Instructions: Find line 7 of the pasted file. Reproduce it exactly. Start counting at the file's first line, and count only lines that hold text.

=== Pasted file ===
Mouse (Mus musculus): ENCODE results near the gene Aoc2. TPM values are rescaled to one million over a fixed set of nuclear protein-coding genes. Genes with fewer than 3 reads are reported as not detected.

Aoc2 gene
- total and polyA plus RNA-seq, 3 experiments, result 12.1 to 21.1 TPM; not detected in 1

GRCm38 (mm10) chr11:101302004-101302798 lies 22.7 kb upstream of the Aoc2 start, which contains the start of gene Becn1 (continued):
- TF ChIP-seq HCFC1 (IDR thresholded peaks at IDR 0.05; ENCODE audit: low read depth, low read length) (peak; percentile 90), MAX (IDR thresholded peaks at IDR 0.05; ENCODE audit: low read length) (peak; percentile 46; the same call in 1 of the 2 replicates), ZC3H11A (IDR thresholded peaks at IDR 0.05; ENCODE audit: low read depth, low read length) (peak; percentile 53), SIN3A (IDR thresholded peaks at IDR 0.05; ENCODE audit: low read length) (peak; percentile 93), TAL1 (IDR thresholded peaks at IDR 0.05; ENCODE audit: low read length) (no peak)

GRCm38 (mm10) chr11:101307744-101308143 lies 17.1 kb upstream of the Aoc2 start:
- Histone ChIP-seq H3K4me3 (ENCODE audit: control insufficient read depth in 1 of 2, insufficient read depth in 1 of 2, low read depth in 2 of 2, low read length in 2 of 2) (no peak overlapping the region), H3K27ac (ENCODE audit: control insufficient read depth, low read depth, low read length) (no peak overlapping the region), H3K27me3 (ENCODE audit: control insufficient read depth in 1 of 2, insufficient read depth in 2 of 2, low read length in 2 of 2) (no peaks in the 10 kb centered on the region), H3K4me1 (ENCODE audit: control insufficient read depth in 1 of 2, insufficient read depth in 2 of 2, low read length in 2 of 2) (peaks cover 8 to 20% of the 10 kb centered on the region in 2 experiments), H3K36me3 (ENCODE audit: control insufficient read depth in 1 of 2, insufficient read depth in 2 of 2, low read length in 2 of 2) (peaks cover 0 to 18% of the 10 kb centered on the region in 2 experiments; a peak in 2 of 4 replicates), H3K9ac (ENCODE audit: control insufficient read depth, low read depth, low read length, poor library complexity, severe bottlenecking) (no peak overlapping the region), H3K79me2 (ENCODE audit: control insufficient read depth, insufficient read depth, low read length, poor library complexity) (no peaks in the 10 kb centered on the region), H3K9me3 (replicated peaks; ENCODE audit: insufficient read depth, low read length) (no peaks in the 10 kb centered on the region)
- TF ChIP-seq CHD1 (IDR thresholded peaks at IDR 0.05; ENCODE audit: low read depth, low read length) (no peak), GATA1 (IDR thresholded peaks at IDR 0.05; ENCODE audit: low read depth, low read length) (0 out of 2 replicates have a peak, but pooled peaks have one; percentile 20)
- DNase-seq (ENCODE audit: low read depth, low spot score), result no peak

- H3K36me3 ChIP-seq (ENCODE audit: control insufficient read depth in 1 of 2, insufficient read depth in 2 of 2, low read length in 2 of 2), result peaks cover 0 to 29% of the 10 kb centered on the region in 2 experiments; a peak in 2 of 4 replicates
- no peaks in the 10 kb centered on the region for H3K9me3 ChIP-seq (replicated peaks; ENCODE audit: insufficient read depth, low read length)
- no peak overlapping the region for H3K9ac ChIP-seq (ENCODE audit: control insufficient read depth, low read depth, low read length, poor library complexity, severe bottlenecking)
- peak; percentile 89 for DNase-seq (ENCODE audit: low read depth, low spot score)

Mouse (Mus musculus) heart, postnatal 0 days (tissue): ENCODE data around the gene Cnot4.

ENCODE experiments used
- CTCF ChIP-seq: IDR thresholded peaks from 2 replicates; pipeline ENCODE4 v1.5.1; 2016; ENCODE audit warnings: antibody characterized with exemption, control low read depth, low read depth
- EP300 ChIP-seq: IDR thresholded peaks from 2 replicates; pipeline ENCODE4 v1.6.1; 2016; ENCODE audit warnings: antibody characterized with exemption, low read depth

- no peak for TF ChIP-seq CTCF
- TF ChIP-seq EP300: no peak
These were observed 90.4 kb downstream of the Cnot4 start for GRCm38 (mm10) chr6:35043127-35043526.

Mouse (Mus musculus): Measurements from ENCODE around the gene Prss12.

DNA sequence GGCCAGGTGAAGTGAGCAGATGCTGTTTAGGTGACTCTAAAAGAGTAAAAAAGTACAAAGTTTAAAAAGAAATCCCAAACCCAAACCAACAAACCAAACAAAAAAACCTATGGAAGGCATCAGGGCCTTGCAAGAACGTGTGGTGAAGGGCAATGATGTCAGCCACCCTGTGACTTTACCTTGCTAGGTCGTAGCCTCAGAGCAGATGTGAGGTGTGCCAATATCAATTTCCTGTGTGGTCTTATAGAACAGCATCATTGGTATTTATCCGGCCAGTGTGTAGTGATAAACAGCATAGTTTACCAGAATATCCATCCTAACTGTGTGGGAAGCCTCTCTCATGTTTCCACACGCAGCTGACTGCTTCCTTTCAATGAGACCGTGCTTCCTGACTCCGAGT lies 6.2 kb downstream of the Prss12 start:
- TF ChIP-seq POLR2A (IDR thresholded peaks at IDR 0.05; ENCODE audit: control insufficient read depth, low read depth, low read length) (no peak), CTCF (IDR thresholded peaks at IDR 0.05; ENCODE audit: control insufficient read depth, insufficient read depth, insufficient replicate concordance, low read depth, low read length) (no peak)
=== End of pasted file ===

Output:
- Histone ChIP-seq H3K4me3 (ENCODE audit: control insufficient read depth in 1 of 2, insufficient read depth in 1 of 2, low read depth in 2 of 2, low read length in 2 of 2) (no peak overlapping the region), H3K27ac (ENCODE audit: control insufficient read depth, low read depth, low read length) (no peak overlapping the region), H3K27me3 (ENCODE audit: control insufficient read depth in 1 of 2, insufficient read depth in 2 of 2, low read length in 2 of 2) (no peaks in the 10 kb centered on the region), H3K4me1 (ENCODE audit: control insufficient read depth in 1 of 2, insufficient read depth in 2 of 2, low read length in 2 of 2) (peaks cover 8 to 20% of the 10 kb centered on the region in 2 experiments), H3K36me3 (ENCODE audit: control insufficient read depth in 1 of 2, insufficient read depth in 2 of 2, low read length in 2 of 2) (peaks cover 0 to 18% of the 10 kb centered on the region in 2 experiments; a peak in 2 of 4 replicates), H3K9ac (ENCODE audit: control insufficient read depth, low read depth, low read length, poor library complexity, severe bottlenecking) (no peak overlapping the region), H3K79me2 (ENCODE audit: control insufficient read depth, insufficient read depth, low read length, poor library complexity) (no peaks in the 10 kb centered on the region), H3K9me3 (replicated peaks; ENCODE audit: insufficient read depth, low read length) (no peaks in the 10 kb centered on the region)